When it comes to cloud hosting there are generally three forms of cloud hosting that IT experts discuss and advocate. Each has its pros and cons. In general, the three cloud hosting environments can be defined this way:

  1. Public Cloud – Internet-based computing in which companies contract with various software providers in the cloud for services instead of operating traditionally with hardware on location.
  2. Private Cloud – Internet-based computing where various applications are under the control of the company that is using those services and applications.
  3. Hybrid Cloud – A combination of public and private cloud hosting.

The public cloud has its advocates. They generally cite a savings on hardware and software acquisition as a benefit and many even say that traditional IT departments can go by the wayside, saving the company on human resources costs. The downside, others say, is diminished security.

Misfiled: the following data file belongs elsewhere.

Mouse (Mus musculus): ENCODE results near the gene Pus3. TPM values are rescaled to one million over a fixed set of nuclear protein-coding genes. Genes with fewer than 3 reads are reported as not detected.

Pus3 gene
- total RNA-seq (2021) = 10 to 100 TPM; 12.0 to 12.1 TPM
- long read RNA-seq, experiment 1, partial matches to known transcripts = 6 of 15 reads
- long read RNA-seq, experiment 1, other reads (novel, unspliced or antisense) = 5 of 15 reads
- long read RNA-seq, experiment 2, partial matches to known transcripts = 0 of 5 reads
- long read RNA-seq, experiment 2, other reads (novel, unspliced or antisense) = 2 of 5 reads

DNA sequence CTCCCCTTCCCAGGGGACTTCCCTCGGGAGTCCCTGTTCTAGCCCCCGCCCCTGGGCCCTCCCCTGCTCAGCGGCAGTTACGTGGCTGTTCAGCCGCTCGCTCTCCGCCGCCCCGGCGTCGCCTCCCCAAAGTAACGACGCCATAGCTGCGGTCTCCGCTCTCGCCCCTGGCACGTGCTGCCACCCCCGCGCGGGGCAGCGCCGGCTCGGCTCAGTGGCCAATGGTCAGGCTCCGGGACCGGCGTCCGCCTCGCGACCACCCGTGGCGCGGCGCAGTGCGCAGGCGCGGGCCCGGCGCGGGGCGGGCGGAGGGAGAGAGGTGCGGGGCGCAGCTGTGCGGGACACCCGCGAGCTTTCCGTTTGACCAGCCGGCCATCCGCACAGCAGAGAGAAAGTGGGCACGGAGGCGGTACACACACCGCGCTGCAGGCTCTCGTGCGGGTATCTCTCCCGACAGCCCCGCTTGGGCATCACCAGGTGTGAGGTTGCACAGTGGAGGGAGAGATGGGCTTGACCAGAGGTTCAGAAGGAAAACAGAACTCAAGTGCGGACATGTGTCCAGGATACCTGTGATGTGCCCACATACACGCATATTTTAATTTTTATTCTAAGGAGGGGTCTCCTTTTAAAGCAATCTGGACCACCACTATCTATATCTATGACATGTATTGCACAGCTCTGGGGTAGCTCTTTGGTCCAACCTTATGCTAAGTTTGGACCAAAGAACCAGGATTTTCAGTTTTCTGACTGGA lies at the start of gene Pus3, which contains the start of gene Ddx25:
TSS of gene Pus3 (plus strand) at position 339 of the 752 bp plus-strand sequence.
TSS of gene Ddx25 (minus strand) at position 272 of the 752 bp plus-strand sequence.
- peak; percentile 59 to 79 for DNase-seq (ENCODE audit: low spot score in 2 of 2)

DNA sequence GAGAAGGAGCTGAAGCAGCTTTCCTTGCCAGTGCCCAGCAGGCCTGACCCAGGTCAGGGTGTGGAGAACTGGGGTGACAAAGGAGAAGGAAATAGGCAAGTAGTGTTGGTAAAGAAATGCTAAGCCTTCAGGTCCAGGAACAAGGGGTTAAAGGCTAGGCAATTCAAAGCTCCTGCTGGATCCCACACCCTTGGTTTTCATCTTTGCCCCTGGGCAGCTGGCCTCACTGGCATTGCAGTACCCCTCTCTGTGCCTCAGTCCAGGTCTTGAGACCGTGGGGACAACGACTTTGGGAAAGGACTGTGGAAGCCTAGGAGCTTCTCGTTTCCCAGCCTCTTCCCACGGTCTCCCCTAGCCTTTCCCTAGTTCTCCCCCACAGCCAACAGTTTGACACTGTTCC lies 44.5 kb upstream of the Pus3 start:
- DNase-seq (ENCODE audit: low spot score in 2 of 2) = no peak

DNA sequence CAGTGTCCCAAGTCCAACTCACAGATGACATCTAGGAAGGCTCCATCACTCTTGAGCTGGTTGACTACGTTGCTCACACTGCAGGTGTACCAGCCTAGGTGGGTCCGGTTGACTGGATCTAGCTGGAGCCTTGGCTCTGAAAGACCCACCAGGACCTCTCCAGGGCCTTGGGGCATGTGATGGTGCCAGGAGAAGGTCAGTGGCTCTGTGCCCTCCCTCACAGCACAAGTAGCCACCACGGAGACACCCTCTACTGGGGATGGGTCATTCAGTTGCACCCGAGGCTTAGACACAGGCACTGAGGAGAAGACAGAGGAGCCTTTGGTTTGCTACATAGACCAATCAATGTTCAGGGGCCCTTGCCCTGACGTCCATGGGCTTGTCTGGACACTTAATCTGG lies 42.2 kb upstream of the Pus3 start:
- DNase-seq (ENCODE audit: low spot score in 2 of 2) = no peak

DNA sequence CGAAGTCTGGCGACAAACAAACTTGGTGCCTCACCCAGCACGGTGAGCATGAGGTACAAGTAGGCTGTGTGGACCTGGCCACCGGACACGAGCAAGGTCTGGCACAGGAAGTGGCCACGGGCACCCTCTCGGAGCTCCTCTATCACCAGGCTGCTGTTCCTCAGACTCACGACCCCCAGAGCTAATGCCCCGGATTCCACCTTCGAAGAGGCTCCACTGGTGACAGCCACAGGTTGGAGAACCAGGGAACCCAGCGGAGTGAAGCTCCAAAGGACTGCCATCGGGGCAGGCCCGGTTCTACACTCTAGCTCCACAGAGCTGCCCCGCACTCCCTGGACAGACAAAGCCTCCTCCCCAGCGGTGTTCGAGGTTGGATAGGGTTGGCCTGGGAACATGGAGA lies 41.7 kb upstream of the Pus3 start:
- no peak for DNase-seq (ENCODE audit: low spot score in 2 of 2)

The upside to private cloud hosting is that the company gets to control the applications rather than contract with a service. This is supposed to be more secure. In reality, however, private cloud hosting has its security issues too, and sometimes they are more challenging than public cloud security.

Hybrid cloud hosting takes the best of both worlds and incorporates them.

Which cloud hosting environment is right for you depends on several factors. But my guess is, by 2020, you’ll have to choose one of them.